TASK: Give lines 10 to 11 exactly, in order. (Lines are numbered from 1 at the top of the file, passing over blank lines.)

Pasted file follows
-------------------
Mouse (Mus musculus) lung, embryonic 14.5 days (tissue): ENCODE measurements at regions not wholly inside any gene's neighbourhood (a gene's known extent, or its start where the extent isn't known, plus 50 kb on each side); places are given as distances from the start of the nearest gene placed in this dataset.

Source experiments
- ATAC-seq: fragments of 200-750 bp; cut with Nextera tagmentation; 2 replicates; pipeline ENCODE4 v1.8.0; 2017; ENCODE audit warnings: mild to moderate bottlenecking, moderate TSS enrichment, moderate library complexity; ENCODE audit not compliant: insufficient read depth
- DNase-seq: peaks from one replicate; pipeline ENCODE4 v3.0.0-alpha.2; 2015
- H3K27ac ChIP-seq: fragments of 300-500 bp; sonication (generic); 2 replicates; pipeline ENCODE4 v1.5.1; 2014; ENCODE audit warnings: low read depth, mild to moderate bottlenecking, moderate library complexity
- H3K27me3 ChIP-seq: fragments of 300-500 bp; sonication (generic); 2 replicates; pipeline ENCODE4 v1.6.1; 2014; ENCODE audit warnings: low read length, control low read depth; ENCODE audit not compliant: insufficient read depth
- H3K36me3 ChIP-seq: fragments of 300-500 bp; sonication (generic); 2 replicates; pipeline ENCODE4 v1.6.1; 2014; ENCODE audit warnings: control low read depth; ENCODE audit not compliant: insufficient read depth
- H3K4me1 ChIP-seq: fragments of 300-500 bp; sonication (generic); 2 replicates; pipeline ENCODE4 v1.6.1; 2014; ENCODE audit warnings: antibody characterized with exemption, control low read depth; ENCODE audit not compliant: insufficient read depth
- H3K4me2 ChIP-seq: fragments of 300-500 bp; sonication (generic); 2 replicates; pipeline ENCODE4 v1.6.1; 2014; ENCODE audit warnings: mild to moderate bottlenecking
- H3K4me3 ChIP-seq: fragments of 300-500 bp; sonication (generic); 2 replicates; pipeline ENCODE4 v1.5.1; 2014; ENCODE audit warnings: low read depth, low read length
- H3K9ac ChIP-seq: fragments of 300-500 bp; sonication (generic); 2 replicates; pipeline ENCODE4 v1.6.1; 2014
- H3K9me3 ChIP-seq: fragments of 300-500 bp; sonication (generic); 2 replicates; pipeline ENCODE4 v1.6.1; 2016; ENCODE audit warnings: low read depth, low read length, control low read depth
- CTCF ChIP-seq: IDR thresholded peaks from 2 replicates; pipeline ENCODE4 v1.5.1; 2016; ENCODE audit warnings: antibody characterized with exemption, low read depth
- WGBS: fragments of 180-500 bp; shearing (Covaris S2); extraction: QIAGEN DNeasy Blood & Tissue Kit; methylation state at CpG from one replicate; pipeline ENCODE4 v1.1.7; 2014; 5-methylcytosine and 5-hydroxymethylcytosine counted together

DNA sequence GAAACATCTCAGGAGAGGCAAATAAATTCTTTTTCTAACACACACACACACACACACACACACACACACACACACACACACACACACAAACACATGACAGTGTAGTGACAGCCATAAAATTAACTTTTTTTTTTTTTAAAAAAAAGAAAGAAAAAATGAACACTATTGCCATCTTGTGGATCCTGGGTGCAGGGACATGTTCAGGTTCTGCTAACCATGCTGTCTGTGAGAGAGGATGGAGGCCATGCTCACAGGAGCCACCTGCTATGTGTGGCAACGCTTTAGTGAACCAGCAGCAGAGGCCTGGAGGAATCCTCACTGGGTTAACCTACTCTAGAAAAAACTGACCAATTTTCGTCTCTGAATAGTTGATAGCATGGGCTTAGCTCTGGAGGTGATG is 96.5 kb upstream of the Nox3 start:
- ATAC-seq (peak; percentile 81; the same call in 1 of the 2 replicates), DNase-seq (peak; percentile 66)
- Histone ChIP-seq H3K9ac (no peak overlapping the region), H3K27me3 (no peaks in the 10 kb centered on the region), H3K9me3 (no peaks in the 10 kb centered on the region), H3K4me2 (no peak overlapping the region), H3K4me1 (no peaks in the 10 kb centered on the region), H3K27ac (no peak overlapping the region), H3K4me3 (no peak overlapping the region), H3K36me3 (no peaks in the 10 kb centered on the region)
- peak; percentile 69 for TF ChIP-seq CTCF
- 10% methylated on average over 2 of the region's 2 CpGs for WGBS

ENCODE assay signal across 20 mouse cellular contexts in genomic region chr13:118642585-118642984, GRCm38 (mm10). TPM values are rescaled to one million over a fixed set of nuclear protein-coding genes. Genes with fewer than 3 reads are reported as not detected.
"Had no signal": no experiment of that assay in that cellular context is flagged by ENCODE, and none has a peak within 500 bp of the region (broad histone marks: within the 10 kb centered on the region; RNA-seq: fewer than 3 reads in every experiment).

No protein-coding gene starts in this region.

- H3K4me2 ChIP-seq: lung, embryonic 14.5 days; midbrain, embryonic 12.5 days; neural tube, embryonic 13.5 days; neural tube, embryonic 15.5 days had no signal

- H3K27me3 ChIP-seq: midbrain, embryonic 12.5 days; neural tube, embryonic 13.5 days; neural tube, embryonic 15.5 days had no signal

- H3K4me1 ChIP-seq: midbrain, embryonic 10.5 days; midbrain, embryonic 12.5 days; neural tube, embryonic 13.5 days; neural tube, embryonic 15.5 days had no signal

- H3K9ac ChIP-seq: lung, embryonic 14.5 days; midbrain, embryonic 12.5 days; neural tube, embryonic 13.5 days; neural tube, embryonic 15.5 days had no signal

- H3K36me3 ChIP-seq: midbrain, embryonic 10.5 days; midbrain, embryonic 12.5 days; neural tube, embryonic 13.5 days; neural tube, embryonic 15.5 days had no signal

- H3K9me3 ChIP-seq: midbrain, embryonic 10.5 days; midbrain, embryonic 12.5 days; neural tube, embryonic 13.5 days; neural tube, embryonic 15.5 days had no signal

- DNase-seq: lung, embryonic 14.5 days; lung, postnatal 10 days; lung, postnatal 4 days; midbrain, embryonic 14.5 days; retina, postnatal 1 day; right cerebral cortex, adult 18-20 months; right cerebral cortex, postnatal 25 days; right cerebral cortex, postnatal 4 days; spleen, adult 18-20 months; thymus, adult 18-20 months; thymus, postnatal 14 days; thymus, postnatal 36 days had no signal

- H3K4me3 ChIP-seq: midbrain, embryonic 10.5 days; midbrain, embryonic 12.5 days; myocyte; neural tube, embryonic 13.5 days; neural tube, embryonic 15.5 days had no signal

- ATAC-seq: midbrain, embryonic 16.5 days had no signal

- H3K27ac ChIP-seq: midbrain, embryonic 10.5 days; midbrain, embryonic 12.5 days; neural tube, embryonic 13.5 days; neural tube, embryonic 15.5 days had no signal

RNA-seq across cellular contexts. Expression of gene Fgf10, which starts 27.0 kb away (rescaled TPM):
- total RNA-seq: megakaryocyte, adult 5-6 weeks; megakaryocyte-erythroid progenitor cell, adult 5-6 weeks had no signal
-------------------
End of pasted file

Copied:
- H3K4me3 ChIP-seq: fragments of 300-500 bp; sonication (generic); 2 replicates; pipeline ENCODE4 v1.5.1; 2014; ENCODE audit warnings: low read depth, low read length
- H3K9ac ChIP-seq: fragments of 300-500 bp; sonication (generic); 2 replicates; pipeline ENCODE4 v1.6.1; 2014